I get messages once in a while from soon-to-be self-published authors soliciting advice about writing and publishing. I recently answered a question of one of these folks and thought I'd share my answer with anyone reading my blog. I should be writing a book right now, but I often indulge in other activities to avoid my work so that I can make my life more stressful and therefore interesting.
The issue this person wrote me about centered around feedback from early readers. When you write a book, you get people to read it first before you release it to the general public and make it for sale. Usually first-time writers look to friends and family for that service. I'm here to tell you why that's a mistake. I'm also here to tell you how to avoid what I think is one of the most common mistakes first-time writers make. There's actually a list of those most-common mistakes, and I'm going to do some other blog posts on each one in turn. For now, here's the first one on my list:
The importance of ACTION in a story…
I think one of the biggest complaints people have about first-time writers is that the story drags, that there are unnecessary scenes in the book that do nothing to drive the story forward. If you ever read a book and get to a part that you just skim, take a moment to see exactly what it is you're doing. From my examination, and from the feedback I see in reader reviews (not of my books of course, ha ha), readers start skimming when the action stops and stop skimming when they see action starting again.
Authors, every single chapter, every single scene you have, should be moving the story strongly forward and should have a purpose leading to the final resolution of the story. That's what I call action. If you could cut a particular scene out and the story would still make complete sense, it doesn't belong in there at all. Even in a romance novel, every single scene should have action compelling the story and characters forward. In a simple sense, we can say that something important should always be happening in the story, even if it's just a character finally becoming self-aware through introspection.
Would-be authors, keep in mind that you will improve as a writer with every book. Like anything worth doing, practice makes perfect. Your first book will not be awesome. Mine sure wasn't. (Some would argue that none of mine are, the bastards.) I had to go back to my first book and make some big changes after getting reader feedback about POV issues, telling not showing, etc. It's all a part of the process of becoming a better writer, something that should never stop happening for any of us.
Beta readers who make sense…
The most important thing when you've finished your manuscript (the first draft) is to have readers who do not know you, who don't care about you as a person, and who read in the genre you're writing in be your beta readers. They are the only ones who will and can give you the feedback you need to improve the story and make it the best it can be. How many do you need? I'd say no more than three really good ones. Too many opinions just makes it harder to decide what to do. With three, you can have a simple majority.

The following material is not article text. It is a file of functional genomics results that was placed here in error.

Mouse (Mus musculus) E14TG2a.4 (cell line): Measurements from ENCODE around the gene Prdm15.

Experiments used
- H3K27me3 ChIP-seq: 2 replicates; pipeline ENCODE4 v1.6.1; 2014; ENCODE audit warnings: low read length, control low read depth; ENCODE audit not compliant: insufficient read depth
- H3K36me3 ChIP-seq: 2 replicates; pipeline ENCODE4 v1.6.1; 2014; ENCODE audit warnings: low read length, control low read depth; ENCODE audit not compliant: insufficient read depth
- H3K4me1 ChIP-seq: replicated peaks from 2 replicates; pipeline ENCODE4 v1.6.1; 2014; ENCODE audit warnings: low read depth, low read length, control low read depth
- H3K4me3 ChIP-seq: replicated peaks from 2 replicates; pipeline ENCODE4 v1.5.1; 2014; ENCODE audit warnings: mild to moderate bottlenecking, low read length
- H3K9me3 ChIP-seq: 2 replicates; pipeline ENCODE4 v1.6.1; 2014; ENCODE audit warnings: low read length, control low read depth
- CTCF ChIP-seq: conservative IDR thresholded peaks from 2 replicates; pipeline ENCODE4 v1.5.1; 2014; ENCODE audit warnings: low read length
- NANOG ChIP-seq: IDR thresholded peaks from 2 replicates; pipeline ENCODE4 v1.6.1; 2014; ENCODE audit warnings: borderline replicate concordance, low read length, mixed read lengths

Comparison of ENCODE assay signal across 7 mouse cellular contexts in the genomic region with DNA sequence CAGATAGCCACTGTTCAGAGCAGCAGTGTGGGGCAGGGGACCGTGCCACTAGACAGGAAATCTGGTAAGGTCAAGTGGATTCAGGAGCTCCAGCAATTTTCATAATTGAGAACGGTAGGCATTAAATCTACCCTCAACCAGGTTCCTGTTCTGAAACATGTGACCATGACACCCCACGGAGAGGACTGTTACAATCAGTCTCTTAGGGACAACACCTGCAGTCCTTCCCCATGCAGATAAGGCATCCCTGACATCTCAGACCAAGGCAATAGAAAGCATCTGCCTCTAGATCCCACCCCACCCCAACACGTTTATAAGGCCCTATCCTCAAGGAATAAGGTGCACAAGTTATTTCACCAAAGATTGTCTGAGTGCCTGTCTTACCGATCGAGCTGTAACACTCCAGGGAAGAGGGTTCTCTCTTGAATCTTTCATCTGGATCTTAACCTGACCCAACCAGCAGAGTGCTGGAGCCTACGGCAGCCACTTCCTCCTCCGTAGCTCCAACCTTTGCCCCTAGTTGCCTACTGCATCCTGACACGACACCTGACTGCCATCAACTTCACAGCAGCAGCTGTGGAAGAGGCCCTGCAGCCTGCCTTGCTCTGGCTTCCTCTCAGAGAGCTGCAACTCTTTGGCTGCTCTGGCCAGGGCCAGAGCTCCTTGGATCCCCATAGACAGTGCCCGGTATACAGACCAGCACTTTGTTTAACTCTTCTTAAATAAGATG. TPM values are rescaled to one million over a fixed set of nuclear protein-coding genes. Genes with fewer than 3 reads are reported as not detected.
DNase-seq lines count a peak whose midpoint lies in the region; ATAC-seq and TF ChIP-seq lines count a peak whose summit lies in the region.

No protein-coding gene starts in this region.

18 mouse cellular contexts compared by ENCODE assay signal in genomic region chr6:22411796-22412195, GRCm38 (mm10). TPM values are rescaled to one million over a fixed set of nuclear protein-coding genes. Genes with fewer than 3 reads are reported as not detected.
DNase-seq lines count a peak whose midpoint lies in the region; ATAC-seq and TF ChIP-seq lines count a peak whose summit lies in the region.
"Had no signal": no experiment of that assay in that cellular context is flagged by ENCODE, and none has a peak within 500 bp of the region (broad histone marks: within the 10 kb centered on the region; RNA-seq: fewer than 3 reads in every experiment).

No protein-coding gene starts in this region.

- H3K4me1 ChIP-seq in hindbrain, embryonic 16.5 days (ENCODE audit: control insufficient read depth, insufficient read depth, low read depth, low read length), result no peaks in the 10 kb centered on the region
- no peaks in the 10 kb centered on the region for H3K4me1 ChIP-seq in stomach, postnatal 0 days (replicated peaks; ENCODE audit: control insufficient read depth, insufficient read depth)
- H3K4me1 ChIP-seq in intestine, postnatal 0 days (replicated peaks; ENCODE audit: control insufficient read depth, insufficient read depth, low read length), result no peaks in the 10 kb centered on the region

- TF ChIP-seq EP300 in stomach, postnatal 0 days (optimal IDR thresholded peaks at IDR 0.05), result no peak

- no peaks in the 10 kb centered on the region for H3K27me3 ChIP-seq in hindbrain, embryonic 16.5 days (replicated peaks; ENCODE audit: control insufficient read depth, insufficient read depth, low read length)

Friends and family are the worst people to get technical feedback from. That's not to say that you shouldn't do it if it makes you happy. My husband and mother are my first readers of every book I write, because I know they'll be positive, kind, and motivating. I'm very sensitive about my writing, and I need that support. But for the real scoop on how ugly my baby is? I need a “real reader” or two or three.
Family members are too connected to you, so they hold back, and if they do have negative feedback, their words hurt more than those of a stranger would. And even more importantly, they are likely not your market, so the feedback they give you might not even be valid. Someone who reads literary fiction all day long is not going to be able to tell you if you've gotten the story right for a zombie romance. They won't connect with the themes like a true zombie romance junkie would. You are a dealer. Readers are junkies. Give the junkies the drugs they want and need. (Wow, that was a kind of horrible analogy, but I'm keeping it anyway because it totally fits.)
I have about fifty or so friends and family who are close to me. I can count on one hand those who have voluntarily purchased and read one of my 20+ novels, and most of them only did it after I hit the New York Times bestseller list. It's not that they don't love me; it's just that they're too close to me personally (and probably worry that the books will suck and then they'll have to tell me or hide from me for the rest of our lives) and I don't write books they'd normally read. It was hurtful to me at first until I figured out what was going on.
I have a bunch of writer friends and I have only read a few of their books. Why? I don't have time to read, for one, and I'm also too close. I don't like giving feedback to friends, because anything negative can hurt the friendship and not giving all the feedback makes me feel like I'm not doing them any good or actually hurting them in another way. So it's better to just avoid it altogether, at least in my world.
I have a whole other blog post set for the future about beta reading and how to take the comments given and use them in a constructive way, and another about how to be a good beta reader. But those are for another day when I need to procrastinate on my work in progress. For now, I think I've done enough of that for one day. 🙂